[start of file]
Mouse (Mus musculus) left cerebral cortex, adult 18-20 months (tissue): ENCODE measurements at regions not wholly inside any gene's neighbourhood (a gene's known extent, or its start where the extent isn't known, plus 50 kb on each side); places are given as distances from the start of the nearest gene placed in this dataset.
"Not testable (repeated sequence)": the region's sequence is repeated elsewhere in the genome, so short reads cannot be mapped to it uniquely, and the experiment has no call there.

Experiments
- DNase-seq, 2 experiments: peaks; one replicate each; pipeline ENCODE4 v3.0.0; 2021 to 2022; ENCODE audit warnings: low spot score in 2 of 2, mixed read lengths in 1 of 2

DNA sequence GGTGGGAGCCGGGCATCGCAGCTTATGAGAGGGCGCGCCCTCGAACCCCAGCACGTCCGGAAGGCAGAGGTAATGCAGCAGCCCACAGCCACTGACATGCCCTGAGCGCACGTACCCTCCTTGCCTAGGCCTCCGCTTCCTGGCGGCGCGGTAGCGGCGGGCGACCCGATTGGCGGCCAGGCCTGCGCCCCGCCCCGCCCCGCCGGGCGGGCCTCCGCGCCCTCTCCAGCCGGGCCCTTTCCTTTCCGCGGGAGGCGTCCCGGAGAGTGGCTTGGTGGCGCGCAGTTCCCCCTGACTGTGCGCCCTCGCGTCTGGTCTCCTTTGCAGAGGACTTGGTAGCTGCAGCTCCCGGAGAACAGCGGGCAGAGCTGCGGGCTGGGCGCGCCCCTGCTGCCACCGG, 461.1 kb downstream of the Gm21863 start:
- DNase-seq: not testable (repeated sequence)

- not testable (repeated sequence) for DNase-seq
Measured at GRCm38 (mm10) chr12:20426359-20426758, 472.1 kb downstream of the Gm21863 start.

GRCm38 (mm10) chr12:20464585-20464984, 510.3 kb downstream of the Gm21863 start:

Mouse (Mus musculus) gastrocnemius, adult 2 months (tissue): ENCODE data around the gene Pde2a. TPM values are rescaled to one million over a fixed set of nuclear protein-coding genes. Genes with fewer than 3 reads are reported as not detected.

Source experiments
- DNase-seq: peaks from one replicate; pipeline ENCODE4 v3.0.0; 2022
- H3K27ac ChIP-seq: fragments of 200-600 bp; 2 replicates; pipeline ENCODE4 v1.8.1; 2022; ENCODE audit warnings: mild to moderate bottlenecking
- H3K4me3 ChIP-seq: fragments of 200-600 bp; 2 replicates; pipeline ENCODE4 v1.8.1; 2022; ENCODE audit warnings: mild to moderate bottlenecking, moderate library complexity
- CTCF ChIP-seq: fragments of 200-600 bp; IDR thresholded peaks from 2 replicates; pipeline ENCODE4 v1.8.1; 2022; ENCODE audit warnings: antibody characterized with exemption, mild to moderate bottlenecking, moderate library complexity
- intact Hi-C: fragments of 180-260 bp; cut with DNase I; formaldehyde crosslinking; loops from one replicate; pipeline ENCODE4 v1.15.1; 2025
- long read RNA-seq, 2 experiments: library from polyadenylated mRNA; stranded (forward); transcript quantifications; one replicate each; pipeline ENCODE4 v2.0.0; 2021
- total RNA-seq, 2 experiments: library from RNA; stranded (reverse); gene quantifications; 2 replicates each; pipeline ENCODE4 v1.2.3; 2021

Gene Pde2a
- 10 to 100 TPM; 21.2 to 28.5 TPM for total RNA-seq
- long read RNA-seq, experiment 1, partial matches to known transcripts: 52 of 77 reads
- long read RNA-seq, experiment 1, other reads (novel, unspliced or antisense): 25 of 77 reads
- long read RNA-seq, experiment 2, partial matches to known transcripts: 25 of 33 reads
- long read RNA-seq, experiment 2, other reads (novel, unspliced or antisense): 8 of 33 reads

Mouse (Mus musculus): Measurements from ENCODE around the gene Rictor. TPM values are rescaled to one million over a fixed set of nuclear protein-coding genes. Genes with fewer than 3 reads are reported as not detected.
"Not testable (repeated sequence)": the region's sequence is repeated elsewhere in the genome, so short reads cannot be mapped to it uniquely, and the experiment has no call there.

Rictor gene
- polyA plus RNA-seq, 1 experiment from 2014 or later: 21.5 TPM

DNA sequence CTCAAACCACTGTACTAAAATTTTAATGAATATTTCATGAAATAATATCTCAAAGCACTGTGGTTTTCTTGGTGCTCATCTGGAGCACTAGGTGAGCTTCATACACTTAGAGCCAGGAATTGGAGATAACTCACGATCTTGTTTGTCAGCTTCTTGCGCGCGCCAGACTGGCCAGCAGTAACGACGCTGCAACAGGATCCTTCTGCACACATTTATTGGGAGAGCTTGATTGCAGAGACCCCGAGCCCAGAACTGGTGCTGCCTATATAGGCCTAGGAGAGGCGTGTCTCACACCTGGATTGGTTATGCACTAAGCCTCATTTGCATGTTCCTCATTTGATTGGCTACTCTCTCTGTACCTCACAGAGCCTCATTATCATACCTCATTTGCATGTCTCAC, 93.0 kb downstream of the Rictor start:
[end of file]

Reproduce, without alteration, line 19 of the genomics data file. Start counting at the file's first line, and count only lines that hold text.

Gene Pde2a